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United Nations Declaration on the Rights of Indigenous People (43-44)

BCAFN Regional Chief Terry Teegee Advocates for Stronger Measures in Canada’s UN Declaration Act Action Plan

April 18, 2024

NationTalk: Lenape (Lenapehoking) Traditional Territory/New York City, NY, USA – BCAFN Regional Chief Terry Teegee addressed the UN Permanent Forum on Indigenous Issues (UNPFII) and urgently called upon Canada to develop a comprehensive, whole-of-government framework to guide the implementation of the United Nations Declaration Act (UNDA) and it’s Action Plan. In addition, he called for immediate investment in First Nations’ technical and governance capacity to ensure First Nations’ fulsome participation in the implementation of their rights, as required by Canada’s international Indigenous rights obligations.

Regional Chief Teegee addressed the disproportion impacts of the climate crisis on Indigenous peoples, stating that success in addressing climate change and promoting climate resiliency lies in the recognition of Indigenous peoples’ human rights, a necessary first step in this direction in its recognition and implementation of the human rights standards and principles within the United Nations Declaration on the Rights of Indigenous Peoples.

Based on lessons learned from Canada’s positive, though flawed, first steps towards the implementation of the UN Declaration, Regional Chief Teegee shared with the forum a number of lessons learned and recommendations for Canada and other States to follow in the ongoing implementation of the UN Declaration:

  1. THAT, consistent with their international human rights obligations and in recognition of Indigenous Peoples’ vulnerability to climate change and Indigenous Peoples’ leadership in developing climate solutions, States must develop, in cooperation and consultation with Indigenous Peoples, comprehensive and holistic National Action Plans to fully implement the United Nations Declaration on the Rights of Indigenous Peoples. Such Plans must set out concrete steps to advance implementation with appropriate timelines.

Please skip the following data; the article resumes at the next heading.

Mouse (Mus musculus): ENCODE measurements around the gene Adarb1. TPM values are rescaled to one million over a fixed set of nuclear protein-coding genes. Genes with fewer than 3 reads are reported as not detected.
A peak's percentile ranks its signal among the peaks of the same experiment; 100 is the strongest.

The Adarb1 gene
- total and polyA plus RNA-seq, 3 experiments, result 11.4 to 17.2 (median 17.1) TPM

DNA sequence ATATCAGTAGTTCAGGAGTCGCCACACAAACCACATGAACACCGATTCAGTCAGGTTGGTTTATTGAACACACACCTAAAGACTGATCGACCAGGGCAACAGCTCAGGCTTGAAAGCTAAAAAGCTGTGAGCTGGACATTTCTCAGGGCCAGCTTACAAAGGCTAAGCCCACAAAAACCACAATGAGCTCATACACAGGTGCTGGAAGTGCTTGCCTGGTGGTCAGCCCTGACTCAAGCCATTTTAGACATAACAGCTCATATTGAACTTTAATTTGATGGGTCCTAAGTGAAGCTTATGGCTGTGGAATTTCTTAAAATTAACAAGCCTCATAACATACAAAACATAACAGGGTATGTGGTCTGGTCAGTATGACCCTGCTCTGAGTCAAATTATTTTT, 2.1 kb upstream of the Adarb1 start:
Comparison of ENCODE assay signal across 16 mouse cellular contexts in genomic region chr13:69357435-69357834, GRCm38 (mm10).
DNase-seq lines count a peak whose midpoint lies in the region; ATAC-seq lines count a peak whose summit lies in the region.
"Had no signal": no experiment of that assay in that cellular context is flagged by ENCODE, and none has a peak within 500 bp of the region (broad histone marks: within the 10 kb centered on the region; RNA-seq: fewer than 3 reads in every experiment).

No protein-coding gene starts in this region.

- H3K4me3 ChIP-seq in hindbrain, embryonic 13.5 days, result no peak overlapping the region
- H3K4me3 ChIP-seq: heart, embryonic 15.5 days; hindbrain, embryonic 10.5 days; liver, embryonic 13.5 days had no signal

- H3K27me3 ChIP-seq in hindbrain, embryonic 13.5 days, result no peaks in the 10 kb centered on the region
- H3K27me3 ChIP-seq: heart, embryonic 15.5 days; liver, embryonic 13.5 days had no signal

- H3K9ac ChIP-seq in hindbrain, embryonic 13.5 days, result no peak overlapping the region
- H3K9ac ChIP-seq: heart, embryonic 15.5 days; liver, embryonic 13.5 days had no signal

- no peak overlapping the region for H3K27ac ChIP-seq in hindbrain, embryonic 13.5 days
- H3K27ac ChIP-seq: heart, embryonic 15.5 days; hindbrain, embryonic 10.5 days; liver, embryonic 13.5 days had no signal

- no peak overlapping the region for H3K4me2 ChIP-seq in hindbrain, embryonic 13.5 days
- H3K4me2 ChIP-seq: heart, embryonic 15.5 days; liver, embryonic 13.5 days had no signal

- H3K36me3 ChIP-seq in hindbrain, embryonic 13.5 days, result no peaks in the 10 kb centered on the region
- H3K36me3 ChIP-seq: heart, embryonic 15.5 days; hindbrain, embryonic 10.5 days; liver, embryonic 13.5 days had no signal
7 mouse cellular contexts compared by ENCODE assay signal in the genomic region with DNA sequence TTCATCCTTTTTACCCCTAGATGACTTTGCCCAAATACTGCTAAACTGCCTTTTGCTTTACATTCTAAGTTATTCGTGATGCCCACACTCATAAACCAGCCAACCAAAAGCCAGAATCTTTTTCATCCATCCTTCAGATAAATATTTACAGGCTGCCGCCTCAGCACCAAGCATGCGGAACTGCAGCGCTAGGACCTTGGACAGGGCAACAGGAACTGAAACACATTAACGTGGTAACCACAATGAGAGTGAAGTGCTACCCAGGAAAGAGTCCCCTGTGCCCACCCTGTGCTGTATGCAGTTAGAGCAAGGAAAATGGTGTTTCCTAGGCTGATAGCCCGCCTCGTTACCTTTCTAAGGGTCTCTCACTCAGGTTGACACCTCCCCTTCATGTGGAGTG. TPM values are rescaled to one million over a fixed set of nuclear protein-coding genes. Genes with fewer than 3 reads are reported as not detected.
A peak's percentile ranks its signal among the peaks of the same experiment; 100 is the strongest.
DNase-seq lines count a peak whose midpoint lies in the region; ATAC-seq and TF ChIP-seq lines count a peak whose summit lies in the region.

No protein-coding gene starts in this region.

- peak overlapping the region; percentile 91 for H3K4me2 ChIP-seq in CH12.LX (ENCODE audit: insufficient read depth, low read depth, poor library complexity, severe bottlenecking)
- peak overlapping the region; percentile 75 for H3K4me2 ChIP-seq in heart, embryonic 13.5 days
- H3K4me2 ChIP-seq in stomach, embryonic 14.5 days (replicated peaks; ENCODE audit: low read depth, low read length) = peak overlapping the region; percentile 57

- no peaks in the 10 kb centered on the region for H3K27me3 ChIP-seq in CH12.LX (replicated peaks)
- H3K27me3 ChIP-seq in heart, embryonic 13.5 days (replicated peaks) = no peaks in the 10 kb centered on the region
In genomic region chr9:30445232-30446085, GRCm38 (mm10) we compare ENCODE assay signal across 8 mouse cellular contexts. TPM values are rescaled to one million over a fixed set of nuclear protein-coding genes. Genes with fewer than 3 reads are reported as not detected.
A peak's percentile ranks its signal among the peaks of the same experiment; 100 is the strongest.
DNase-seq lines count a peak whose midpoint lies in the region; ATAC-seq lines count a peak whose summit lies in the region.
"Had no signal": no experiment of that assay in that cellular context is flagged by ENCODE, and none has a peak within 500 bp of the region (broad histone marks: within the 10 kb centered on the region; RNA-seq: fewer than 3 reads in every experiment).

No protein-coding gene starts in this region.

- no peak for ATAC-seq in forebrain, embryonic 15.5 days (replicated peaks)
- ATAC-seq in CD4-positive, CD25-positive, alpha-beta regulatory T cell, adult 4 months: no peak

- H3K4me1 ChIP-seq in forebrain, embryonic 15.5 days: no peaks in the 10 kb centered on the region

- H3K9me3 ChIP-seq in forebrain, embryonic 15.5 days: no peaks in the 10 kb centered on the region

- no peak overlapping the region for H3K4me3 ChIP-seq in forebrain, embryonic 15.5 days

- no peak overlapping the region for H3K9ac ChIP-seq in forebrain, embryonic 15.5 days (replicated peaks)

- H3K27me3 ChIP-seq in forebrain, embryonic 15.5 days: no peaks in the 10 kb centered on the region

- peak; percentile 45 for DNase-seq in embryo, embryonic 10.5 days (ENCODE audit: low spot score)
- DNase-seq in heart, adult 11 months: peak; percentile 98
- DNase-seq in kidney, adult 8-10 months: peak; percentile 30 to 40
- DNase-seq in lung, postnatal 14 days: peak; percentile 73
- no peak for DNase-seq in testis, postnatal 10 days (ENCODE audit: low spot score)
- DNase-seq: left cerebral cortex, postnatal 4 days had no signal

2. THAT, in conjunction with these Action Plans, specific measures must also be put in place to ensure transparency and accountability regarding what implementation steps will be taken and how they will be taken in cooperation and consultation with Indigenous Peoples.
  3. THAT, in order to fully implement the principles and standards of the UN Declaration and its 46 articles, particularly Articles 3, 4, 5, 18, 19, 27, and 32, any attempt by States to implement the UN Declaration must necessarily be supported by appropriate financial commitments to ensure Indigenous Peoples have the technical and governance capacity and the revitalization of our Indigenous legal systems to ensure full participation in alignment with the standard of free, prior and informed consent. This funding must reflect the principles of equal and direct access, where adequate, ongoing, and predictable funding is made directly available to Indigenous peoples; and,
  4. THAT, states, consistent with their international human rights obligations, in their implementation of the UN Declaration, must develop a whole-of-government framework for implementation, one which is supported by an independent Declaration secretariate to ensure that implementation efforts are being uniformly implemented and removed from political fluctuations.

“Indigenous Peoples, including the 204 First Nations in BC, are at the forefront of dealing with the impacts of climate change, and adequate financing is essential to support First Nations realization of their right to self-determination and self-government, which in turn will ensure adaptation measures such as infrastructure upgrades, environment and biodiversity protections, community resilience projects and sustainable land management practices are attainable and effective to the particular needs of each Nation,” states Regional Chief Terry Teegee.

Effective preparations and management require adequate funding to address community vulnerabilities, mitigation strategies, and recovery efforts. By aligning funding mechanisms with the principles of free, prior, and informed consent, Canada can empower Indigenous Peoples to participate fully in decision-making processes and positively affect the resilience and well-being of communities in Canada and worldwide.

The UNPFII is a high-level advisory body to the Economic and Social Council with the mandate to deal with Indigenous issues related to economic and social development, culture, the environment, education, health and human rights. The UNPFII forum is the world’s largest gathering of Indigenous Peoples and is taking place this week at the UN Headquarters in New York, USA.

For further information, contact:

Annette Schroeter, Communications Officer, phone: (778) 281-1655.